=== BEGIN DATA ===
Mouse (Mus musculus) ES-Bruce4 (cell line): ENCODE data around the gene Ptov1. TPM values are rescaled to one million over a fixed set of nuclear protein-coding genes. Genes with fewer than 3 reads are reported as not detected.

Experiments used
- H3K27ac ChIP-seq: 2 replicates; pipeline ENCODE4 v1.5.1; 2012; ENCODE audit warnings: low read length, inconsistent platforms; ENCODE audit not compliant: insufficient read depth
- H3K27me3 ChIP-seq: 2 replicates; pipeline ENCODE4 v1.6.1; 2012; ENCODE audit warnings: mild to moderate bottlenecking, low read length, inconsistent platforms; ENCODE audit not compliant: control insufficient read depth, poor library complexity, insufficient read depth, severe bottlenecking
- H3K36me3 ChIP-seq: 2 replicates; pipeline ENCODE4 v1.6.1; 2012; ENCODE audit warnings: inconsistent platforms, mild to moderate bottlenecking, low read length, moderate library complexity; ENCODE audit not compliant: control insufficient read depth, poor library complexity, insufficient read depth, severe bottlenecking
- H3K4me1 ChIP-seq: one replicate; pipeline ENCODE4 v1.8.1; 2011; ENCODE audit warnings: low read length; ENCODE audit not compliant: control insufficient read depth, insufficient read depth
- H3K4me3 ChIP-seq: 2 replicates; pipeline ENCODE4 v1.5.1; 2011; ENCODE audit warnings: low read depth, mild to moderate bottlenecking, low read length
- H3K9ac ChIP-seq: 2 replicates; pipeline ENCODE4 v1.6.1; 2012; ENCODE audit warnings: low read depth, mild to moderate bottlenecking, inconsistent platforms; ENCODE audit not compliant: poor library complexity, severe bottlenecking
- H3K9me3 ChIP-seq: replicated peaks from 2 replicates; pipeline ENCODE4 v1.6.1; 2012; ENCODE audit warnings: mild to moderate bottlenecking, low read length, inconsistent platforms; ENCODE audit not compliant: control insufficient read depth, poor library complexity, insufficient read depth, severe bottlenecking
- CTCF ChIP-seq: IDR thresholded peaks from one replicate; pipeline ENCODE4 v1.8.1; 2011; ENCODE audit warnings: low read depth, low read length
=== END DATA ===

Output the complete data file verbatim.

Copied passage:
Mouse (Mus musculus) ES-Bruce4 (cell line): ENCODE data around the gene Ptov1. TPM values are rescaled to one million over a fixed set of nuclear protein-coding genes. Genes with fewer than 3 reads are reported as not detected.

Experiments used
- H3K27ac ChIP-seq: 2 replicates; pipeline ENCODE4 v1.5.1; 2012; ENCODE audit warnings: low read length, inconsistent platforms; ENCODE audit not compliant: insufficient read depth
- H3K27me3 ChIP-seq: 2 replicates; pipeline ENCODE4 v1.6.1; 2012; ENCODE audit warnings: mild to moderate bottlenecking, low read length, inconsistent platforms; ENCODE audit not compliant: control insufficient read depth, poor library complexity, insufficient read depth, severe bottlenecking
- H3K36me3 ChIP-seq: 2 replicates; pipeline ENCODE4 v1.6.1; 2012; ENCODE audit warnings: inconsistent platforms, mild to moderate bottlenecking, low read length, moderate library complexity; ENCODE audit not compliant: control insufficient read depth, poor library complexity, insufficient read depth, severe bottlenecking
- H3K4me1 ChIP-seq: one replicate; pipeline ENCODE4 v1.8.1; 2011; ENCODE audit warnings: low read length; ENCODE audit not compliant: control insufficient read depth, insufficient read depth
- H3K4me3 ChIP-seq: 2 replicates; pipeline ENCODE4 v1.5.1; 2011; ENCODE audit warnings: low read depth, mild to moderate bottlenecking, low read length
- H3K9ac ChIP-seq: 2 replicates; pipeline ENCODE4 v1.6.1; 2012; ENCODE audit warnings: low read depth, mild to moderate bottlenecking, inconsistent platforms; ENCODE audit not compliant: poor library complexity, severe bottlenecking
- H3K9me3 ChIP-seq: replicated peaks from 2 replicates; pipeline ENCODE4 v1.6.1; 2012; ENCODE audit warnings: mild to moderate bottlenecking, low read length, inconsistent platforms; ENCODE audit not compliant: control insufficient read depth, poor library complexity, insufficient read depth, severe bottlenecking
- CTCF ChIP-seq: IDR thresholded peaks from one replicate; pipeline ENCODE4 v1.8.1; 2011; ENCODE audit warnings: low read depth, low read length